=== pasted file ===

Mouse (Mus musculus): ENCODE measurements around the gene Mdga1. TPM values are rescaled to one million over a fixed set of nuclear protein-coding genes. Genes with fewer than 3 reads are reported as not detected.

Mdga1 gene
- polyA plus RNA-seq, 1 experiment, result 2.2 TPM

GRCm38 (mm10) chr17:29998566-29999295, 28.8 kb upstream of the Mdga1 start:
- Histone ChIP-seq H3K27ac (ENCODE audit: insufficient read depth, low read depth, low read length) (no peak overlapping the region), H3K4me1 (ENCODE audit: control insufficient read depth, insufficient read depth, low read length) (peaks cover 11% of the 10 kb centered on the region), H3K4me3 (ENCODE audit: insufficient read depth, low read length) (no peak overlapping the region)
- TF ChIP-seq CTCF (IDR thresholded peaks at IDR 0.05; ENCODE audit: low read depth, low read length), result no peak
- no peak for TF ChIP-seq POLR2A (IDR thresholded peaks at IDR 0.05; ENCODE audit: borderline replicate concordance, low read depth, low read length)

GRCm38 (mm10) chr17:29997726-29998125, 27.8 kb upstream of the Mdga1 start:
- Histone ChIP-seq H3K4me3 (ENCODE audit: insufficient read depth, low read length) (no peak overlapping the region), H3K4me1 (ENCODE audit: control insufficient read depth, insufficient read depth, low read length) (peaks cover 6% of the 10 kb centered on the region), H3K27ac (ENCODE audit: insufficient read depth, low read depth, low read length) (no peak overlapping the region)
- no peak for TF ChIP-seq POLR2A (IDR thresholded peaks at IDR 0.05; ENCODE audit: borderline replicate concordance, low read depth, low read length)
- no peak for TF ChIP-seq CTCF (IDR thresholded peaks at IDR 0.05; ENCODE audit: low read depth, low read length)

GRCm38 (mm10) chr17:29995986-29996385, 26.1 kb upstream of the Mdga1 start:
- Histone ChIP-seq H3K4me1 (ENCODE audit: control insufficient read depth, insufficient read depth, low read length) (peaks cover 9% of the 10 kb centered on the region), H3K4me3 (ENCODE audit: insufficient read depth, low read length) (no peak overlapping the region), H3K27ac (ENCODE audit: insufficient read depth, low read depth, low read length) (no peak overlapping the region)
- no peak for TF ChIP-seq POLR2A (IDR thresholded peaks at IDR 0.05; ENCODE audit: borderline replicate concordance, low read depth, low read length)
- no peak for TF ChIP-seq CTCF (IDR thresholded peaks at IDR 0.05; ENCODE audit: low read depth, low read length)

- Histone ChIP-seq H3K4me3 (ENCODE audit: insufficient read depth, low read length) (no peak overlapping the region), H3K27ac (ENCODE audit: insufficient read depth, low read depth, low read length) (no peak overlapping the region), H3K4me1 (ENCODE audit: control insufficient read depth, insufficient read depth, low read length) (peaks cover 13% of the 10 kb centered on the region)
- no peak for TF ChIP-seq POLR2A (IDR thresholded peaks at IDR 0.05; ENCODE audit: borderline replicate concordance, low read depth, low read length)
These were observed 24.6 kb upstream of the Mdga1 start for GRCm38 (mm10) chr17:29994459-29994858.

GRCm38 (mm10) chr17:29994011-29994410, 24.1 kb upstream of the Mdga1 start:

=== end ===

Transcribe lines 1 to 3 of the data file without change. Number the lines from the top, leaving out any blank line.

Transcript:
Mouse (Mus musculus): ENCODE measurements around the gene Mdga1. TPM values are rescaled to one million over a fixed set of nuclear protein-coding genes. Genes with fewer than 3 reads are reported as not detected.

Mdga1 gene
- polyA plus RNA-seq, 1 experiment, result 2.2 TPM